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Ben-Zion, Y, Vernon FL, Ozakin Y, Zigone D, Ross ZE, Meng HR, White M, Reyes J, Hollis D, Barklage M.  2015.  Basic data features and results from a spatially dense seismic array on the San Jacinto fault zone. Geophysical Journal International. 202:370-380.   10.1093/gji/ggv142   AbstractWebsite

We discuss several outstanding aspects of seismograms recorded during >4 weeks by a spatially dense Nodal array, straddling the damage zone of the San Jacinto fault in southern California, and some example results. The waveforms contain numerous spikes and bursts of high-frequency waves (up to the recorded 200 Hz) produced in part by minute failure events in the shallow crust. The high spatial density of the array facilitates the detection of 120 small local earthquakes in a single day, most of which not detected by the surrounding ANZA and regional southern California networks. Beamforming results identify likely ongoing cultural noise sources dominant in the frequency range 1-10 Hz and likely ongoing earthquake sources dominant in the frequency range 20-40 Hz. Matched-field processing and back-projection of seismograms provide alternate event location. The median noise levels during the experiment at different stations, waves generated by Betsy gunshots, and wavefields from nearby earthquakes point consistently to several structural units across the fault. Seismic trapping structure and local sedimentary basin produce localized motion amplification and stronger attenuation than adjacent regions. Cross correlations of high-frequency noise recorded at closely spaced stations provide a structural image of the subsurface material across the fault zone. The high spatial density and broad frequency range of the data can be used for additional high resolution studies of structure and source properties in the shallow crust.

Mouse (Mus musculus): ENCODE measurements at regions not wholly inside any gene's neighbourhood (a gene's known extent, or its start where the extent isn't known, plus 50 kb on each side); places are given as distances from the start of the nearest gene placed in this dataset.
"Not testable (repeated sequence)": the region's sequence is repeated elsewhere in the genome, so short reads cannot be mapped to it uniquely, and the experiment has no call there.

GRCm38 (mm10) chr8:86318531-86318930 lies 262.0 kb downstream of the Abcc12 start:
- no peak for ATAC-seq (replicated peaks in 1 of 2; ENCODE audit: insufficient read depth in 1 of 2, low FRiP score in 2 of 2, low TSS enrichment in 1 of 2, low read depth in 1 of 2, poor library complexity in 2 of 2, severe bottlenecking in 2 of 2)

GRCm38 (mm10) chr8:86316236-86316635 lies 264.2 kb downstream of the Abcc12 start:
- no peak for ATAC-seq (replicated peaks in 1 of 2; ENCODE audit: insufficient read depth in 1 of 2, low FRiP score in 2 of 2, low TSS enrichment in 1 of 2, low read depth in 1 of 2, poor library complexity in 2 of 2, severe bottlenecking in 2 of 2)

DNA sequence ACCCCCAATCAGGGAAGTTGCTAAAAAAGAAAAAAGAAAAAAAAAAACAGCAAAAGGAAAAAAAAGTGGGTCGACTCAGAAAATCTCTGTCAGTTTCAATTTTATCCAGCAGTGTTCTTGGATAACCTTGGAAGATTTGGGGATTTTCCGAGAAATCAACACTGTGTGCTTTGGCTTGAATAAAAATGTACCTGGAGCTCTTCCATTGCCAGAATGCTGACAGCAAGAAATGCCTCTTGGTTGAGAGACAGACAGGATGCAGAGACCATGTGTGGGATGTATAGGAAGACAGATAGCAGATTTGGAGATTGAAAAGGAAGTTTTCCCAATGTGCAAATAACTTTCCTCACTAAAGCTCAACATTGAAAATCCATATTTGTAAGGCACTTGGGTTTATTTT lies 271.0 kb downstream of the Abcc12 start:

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Kilb, D, Newman RL, Vernon FL, Eakins JA, Ziegler L, Bowen J, Otero J.  2003.  Education and outreach based on data from the Anza seismic network in Southern California. Seismological Research Letters. 74( Mellors RJ, Wald L, Eds.).:522-528., El Cerrito, CA, United States (USA): Seismological Society of America, El Cerrito, CAWebsite
H
Given, HK, Tarasov NT, Zhuravlev V, Vernon FL, Berger J, Nersesov IL.  1990.  High-Frequency Seismic Observations in Eastern Kazakhstan, USSR, with Emphasis on Chemical Explosion Experiments. Journal of Geophysical Research-Solid Earth and Planets. 95:295-307.   10.1029/JB095iB01p00295   Website
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Zigone, D, Ben-Zion Y, Lehujeur M, Campillo M, Hillers G, Vernon FL.  2019.  Imaging subsurface structures in the San Jacinto fault zone with high-frequency noise recorded by dense linear arrays. Geophysical Journal International. 217:879-893.   10.1093/gji/ggz069   AbstractWebsite